Washington: The colour and detailed feather pattern of Microraptor, a pigeon-sized, four-winged dinosaur that lived about 130 million years ago, has been revealed by a team of American and Chinese researchers.
The non-avian dinosaur’s fossilized plumage, which had hues of black and blue like a crow, is the earliest record of iridescent feather colour. The findings suggest the importance of display in the early evolution of feathers.
“This study gives us an unprecedented glimpse at what this animal looked like when it was alive,” said Mark Norell, one of the authors of the research paper on the topic and chair of the American Museum of Natural History’s Division of Paleontology.
“There’s been a lot of speculation about how the feathers of Microraptor were oriented and whether they formed airfoils for flight or whether they had to do with sexual display.
“So while we’ve nailed down what colour this animal was, even more importantly, we’ve determined that Microraptor, like many modern birds, most likely used its ornate feathering to give visual social signals,” he said.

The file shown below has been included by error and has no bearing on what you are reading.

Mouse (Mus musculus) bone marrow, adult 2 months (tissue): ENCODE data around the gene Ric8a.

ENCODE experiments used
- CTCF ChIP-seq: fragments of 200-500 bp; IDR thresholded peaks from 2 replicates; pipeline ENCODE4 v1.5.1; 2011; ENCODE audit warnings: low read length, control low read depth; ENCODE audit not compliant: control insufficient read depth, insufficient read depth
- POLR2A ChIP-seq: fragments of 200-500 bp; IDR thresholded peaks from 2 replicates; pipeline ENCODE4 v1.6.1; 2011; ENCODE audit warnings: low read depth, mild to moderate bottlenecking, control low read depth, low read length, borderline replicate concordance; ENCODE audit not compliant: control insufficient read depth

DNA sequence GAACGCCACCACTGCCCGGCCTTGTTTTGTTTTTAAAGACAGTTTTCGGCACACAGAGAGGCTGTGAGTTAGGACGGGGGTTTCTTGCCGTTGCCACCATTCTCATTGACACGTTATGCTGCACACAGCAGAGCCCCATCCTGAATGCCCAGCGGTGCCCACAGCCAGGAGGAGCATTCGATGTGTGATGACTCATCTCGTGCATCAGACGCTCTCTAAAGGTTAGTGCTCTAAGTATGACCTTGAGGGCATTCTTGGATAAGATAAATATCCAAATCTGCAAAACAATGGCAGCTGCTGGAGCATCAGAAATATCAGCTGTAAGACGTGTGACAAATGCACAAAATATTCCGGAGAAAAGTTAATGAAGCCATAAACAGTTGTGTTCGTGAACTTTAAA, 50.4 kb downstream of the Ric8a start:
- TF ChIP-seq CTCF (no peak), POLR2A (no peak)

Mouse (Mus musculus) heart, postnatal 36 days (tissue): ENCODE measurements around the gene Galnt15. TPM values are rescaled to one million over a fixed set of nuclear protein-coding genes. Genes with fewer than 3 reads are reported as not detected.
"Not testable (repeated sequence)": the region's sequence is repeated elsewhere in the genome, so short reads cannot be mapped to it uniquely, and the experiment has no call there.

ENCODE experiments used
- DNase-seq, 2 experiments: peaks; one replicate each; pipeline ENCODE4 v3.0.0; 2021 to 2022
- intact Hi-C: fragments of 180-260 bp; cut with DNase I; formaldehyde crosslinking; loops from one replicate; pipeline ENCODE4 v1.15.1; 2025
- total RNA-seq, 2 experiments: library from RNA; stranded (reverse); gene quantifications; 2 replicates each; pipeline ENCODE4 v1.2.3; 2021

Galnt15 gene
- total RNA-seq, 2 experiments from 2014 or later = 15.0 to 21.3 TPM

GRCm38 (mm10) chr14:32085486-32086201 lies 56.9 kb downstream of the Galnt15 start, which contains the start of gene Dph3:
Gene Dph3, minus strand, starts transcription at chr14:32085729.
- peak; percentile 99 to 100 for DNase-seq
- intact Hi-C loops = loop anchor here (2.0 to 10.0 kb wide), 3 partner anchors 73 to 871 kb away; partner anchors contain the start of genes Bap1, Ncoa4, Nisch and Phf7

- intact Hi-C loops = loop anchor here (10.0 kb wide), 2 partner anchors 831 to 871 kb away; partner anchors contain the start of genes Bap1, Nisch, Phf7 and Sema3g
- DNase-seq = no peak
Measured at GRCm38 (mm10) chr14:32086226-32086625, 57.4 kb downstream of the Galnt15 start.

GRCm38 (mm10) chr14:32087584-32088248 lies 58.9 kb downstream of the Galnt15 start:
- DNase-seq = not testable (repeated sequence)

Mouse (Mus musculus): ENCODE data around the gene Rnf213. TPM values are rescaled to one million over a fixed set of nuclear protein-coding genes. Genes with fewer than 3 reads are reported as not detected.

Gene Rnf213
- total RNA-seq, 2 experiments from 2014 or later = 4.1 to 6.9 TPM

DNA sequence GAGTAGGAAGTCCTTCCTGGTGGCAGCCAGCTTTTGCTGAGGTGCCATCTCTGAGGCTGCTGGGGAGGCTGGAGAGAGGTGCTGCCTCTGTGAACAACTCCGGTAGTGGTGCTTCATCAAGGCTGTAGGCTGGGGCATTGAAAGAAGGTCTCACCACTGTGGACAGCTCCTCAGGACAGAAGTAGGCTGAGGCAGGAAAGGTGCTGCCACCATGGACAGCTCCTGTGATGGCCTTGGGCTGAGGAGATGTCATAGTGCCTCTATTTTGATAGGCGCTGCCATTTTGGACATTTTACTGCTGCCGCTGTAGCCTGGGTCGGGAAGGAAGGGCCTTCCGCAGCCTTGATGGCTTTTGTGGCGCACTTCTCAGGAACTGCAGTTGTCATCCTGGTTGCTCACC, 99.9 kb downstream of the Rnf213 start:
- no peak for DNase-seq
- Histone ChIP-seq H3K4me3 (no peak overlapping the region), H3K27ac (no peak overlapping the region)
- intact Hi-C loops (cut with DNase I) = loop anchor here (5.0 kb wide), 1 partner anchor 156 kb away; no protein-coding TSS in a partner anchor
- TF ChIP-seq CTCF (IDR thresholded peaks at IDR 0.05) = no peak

Although its anatomy is very similar to birds, Microraptor is considered a non-avian dinosaur and is placed in the group of dinosaurs called dromaeosaurs that includes Velociraptor.
The fossilized specimen used in this study comes from rocks in Northeastern China that are about 130 million years old.
“With numerous fossil discoveries of birds and flowered plants, we knew that the Cretaceous was a colourful world, but now we’ve further enhanced that view with Microraptor as the first dinosaur to show iridescent colour,” said Ke-Qin Gao, a co-author of the study and researcher from Peking University in Beijing.
“Just a few years ago it would have been inconceivable for us to have imagined doing a study like this,” he said.
The findings of the study will be published in the March 9 edition of the journal Science.